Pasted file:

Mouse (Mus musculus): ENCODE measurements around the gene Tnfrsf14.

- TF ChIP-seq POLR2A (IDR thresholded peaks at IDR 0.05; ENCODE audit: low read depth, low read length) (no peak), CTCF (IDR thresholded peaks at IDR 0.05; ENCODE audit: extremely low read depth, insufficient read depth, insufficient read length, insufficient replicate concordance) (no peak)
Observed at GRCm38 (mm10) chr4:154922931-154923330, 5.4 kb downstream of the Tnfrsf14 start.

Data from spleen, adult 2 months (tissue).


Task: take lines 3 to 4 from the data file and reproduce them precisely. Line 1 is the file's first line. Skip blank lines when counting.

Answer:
Observed at GRCm38 (mm10) chr4:154922931-154923330, 5.4 kb downstream of the Tnfrsf14 start.

Data from spleen, adult 2 months (tissue).